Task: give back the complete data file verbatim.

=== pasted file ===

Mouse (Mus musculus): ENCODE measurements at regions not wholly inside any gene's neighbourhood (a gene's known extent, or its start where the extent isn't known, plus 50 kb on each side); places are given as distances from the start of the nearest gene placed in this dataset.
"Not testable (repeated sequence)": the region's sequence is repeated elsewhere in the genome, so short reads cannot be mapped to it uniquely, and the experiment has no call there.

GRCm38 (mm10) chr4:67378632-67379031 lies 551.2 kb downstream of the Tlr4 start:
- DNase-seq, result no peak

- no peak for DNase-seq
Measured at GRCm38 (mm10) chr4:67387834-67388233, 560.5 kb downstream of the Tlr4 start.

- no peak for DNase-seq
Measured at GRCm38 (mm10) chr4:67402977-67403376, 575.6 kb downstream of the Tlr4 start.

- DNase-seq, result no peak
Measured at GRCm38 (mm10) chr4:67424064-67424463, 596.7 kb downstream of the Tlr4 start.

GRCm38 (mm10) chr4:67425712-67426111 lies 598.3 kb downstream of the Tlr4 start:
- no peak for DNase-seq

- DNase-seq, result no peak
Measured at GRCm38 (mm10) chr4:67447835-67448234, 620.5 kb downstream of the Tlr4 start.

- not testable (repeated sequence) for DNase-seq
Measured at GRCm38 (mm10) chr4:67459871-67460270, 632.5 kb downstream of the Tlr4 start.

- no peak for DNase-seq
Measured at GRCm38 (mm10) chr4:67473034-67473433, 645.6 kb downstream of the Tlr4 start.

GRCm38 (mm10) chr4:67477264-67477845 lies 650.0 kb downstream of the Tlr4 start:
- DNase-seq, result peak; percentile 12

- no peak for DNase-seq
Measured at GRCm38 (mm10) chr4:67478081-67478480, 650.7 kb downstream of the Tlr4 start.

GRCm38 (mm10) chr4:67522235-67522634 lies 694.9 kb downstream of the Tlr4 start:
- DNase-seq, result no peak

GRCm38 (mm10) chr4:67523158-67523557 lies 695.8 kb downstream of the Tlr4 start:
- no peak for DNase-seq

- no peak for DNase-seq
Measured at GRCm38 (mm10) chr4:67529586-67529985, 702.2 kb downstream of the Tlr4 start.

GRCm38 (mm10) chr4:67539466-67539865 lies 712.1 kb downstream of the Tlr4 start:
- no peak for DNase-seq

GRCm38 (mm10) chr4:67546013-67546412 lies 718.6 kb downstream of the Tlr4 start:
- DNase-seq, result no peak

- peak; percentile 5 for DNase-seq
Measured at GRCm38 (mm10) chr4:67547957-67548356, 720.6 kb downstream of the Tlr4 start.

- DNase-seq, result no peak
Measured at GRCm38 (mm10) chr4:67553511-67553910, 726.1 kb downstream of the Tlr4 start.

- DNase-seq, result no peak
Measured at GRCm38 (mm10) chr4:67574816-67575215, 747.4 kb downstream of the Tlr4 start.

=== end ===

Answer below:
Mouse (Mus musculus): ENCODE measurements at regions not wholly inside any gene's neighbourhood (a gene's known extent, or its start where the extent isn't known, plus 50 kb on each side); places are given as distances from the start of the nearest gene placed in this dataset.
"Not testable (repeated sequence)": the region's sequence is repeated elsewhere in the genome, so short reads cannot be mapped to it uniquely, and the experiment has no call there.

GRCm38 (mm10) chr4:67378632-67379031 lies 551.2 kb downstream of the Tlr4 start:
- DNase-seq, result no peak

- no peak for DNase-seq
Measured at GRCm38 (mm10) chr4:67387834-67388233, 560.5 kb downstream of the Tlr4 start.

- no peak for DNase-seq
Measured at GRCm38 (mm10) chr4:67402977-67403376, 575.6 kb downstream of the Tlr4 start.

- DNase-seq, result no peak
Measured at GRCm38 (mm10) chr4:67424064-67424463, 596.7 kb downstream of the Tlr4 start.

GRCm38 (mm10) chr4:67425712-67426111 lies 598.3 kb downstream of the Tlr4 start:
- no peak for DNase-seq

- DNase-seq, result no peak
Measured at GRCm38 (mm10) chr4:67447835-67448234, 620.5 kb downstream of the Tlr4 start.

- not testable (repeated sequence) for DNase-seq
Measured at GRCm38 (mm10) chr4:67459871-67460270, 632.5 kb downstream of the Tlr4 start.

- no peak for DNase-seq
Measured at GRCm38 (mm10) chr4:67473034-67473433, 645.6 kb downstream of the Tlr4 start.

GRCm38 (mm10) chr4:67477264-67477845 lies 650.0 kb downstream of the Tlr4 start:
- DNase-seq, result peak; percentile 12

- no peak for DNase-seq
Measured at GRCm38 (mm10) chr4:67478081-67478480, 650.7 kb downstream of the Tlr4 start.

GRCm38 (mm10) chr4:67522235-67522634 lies 694.9 kb downstream of the Tlr4 start:
- DNase-seq, result no peak

GRCm38 (mm10) chr4:67523158-67523557 lies 695.8 kb downstream of the Tlr4 start:
- no peak for DNase-seq

- no peak for DNase-seq
Measured at GRCm38 (mm10) chr4:67529586-67529985, 702.2 kb downstream of the Tlr4 start.

GRCm38 (mm10) chr4:67539466-67539865 lies 712.1 kb downstream of the Tlr4 start:
- no peak for DNase-seq

GRCm38 (mm10) chr4:67546013-67546412 lies 718.6 kb downstream of the Tlr4 start:
- DNase-seq, result no peak

- peak; percentile 5 for DNase-seq
Measured at GRCm38 (mm10) chr4:67547957-67548356, 720.6 kb downstream of the Tlr4 start.

- DNase-seq, result no peak
Measured at GRCm38 (mm10) chr4:67553511-67553910, 726.1 kb downstream of the Tlr4 start.

- DNase-seq, result no peak
Measured at GRCm38 (mm10) chr4:67574816-67575215, 747.4 kb downstream of the Tlr4 start.